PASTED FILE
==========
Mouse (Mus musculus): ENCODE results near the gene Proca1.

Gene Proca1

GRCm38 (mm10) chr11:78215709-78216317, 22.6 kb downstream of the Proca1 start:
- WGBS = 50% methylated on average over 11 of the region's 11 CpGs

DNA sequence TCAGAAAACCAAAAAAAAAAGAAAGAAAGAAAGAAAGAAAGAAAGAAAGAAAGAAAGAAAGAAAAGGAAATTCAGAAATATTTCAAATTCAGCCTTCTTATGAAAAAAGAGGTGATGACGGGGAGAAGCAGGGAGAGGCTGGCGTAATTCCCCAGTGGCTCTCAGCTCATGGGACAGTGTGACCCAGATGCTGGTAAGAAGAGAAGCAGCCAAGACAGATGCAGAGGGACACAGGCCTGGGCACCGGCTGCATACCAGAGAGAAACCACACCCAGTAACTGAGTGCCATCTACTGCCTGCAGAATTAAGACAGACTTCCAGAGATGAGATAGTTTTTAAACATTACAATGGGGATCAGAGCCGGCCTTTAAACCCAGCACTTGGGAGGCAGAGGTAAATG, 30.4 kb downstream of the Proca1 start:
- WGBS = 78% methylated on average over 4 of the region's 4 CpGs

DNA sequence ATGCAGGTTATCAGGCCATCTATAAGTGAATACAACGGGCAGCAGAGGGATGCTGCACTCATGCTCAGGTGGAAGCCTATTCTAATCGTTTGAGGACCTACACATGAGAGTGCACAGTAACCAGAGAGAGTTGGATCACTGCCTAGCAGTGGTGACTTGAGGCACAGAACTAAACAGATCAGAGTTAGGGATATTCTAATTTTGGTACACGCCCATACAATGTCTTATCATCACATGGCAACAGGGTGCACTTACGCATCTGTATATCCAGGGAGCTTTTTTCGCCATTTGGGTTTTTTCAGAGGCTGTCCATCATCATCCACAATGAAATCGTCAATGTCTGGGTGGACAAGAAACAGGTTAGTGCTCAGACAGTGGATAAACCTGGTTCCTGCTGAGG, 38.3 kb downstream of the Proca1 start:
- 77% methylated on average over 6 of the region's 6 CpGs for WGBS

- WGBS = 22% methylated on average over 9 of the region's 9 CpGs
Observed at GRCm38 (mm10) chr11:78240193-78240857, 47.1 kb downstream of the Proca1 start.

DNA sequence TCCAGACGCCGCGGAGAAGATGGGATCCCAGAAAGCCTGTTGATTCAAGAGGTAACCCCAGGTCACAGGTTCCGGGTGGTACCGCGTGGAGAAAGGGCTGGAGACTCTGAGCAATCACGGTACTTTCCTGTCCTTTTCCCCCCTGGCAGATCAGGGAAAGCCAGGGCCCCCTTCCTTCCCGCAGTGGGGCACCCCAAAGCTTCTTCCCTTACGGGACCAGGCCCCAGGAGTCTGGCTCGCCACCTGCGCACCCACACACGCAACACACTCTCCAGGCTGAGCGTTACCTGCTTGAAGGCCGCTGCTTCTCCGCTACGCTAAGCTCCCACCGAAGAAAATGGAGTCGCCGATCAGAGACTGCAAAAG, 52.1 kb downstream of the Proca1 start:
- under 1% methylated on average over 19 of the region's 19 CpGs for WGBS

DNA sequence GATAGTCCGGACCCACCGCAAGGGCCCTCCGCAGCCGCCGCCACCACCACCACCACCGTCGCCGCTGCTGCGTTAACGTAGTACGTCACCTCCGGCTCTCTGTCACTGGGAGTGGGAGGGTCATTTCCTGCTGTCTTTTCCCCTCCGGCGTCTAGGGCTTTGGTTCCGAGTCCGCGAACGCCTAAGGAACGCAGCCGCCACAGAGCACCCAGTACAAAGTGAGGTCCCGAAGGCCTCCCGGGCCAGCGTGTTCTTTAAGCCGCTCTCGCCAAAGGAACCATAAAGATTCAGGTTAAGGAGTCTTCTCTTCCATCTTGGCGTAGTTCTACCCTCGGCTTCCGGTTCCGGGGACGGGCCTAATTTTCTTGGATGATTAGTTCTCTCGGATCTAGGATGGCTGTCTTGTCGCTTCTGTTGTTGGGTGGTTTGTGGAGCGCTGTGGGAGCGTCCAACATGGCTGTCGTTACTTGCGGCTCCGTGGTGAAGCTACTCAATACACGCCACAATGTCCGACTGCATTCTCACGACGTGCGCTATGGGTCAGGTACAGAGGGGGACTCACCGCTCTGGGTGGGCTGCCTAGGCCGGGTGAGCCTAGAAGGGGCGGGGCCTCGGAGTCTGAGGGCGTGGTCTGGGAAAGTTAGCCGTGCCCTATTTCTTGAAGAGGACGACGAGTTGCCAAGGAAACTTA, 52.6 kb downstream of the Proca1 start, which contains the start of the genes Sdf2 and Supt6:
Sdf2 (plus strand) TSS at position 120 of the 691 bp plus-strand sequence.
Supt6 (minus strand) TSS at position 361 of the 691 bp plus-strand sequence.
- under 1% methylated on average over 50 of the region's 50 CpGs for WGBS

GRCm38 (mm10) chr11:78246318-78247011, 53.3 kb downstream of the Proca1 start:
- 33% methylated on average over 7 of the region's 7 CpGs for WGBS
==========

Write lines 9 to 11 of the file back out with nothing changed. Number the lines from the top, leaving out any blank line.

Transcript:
- WGBS = 22% methylated on average over 9 of the region's 9 CpGs
Observed at GRCm38 (mm10) chr11:78240193-78240857, 47.1 kb downstream of the Proca1 start.

DNA sequence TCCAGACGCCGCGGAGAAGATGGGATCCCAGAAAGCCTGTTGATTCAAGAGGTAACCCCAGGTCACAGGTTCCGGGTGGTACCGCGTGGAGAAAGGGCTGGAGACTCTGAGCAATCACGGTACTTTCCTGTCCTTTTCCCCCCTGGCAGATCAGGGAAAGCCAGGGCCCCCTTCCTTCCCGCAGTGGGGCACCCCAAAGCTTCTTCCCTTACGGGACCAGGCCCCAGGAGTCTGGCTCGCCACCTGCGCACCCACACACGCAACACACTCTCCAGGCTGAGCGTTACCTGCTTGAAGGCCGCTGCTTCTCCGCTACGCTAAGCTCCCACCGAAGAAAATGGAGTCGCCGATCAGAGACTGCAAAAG, 52.1 kb downstream of the Proca1 start: